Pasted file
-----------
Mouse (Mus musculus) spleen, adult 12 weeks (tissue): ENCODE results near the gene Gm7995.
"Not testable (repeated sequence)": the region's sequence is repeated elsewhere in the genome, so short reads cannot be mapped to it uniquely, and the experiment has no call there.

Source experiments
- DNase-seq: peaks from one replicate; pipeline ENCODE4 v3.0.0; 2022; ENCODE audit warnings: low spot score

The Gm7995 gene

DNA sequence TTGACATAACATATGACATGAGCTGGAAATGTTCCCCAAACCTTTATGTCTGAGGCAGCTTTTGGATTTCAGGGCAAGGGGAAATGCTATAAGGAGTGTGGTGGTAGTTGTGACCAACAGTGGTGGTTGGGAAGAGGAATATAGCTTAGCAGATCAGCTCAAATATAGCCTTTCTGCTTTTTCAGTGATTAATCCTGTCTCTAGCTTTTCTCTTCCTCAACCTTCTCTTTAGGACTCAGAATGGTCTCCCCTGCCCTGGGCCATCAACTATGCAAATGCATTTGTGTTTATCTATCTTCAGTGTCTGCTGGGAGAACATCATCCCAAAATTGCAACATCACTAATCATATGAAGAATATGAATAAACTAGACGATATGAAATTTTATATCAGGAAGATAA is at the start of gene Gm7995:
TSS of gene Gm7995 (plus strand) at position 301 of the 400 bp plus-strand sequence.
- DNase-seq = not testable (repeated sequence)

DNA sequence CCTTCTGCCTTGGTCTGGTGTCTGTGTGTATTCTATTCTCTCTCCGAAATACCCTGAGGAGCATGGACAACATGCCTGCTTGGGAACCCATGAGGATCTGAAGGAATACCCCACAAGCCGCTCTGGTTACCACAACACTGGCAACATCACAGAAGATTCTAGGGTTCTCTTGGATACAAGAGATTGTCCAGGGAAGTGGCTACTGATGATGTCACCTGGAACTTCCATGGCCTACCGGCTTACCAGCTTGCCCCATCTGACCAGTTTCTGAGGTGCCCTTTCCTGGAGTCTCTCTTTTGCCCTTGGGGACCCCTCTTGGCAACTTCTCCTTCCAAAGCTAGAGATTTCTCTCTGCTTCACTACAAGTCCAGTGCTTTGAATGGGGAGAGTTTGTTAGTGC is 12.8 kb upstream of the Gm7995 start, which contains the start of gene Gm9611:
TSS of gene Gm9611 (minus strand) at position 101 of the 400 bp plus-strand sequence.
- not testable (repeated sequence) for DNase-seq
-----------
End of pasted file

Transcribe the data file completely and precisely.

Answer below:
Mouse (Mus musculus) spleen, adult 12 weeks (tissue): ENCODE results near the gene Gm7995.
"Not testable (repeated sequence)": the region's sequence is repeated elsewhere in the genome, so short reads cannot be mapped to it uniquely, and the experiment has no call there.

Source experiments
- DNase-seq: peaks from one replicate; pipeline ENCODE4 v3.0.0; 2022; ENCODE audit warnings: low spot score

The Gm7995 gene

DNA sequence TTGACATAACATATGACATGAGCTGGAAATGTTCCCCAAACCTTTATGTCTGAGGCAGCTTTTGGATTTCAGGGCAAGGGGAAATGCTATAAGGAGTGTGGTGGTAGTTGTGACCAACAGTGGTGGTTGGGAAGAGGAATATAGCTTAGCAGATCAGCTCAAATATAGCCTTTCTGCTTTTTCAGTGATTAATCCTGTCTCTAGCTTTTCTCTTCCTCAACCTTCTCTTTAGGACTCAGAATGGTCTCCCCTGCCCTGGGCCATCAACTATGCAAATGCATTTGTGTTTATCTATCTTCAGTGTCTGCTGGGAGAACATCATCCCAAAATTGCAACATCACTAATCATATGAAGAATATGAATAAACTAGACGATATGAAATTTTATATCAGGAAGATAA is at the start of gene Gm7995:
TSS of gene Gm7995 (plus strand) at position 301 of the 400 bp plus-strand sequence.
- DNase-seq = not testable (repeated sequence)

DNA sequence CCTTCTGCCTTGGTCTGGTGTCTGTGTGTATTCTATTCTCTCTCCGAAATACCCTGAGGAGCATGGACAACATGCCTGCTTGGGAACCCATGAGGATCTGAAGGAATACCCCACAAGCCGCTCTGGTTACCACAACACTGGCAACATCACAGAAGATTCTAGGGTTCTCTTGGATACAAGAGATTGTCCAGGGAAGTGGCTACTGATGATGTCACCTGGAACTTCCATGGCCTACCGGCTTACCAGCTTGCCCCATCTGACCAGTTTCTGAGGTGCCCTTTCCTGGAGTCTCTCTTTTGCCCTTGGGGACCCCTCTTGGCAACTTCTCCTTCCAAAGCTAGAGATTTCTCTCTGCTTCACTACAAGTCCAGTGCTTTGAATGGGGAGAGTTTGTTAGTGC is 12.8 kb upstream of the Gm7995 start, which contains the start of gene Gm9611:
TSS of gene Gm9611 (minus strand) at position 101 of the 400 bp plus-strand sequence.
- not testable (repeated sequence) for DNase-seq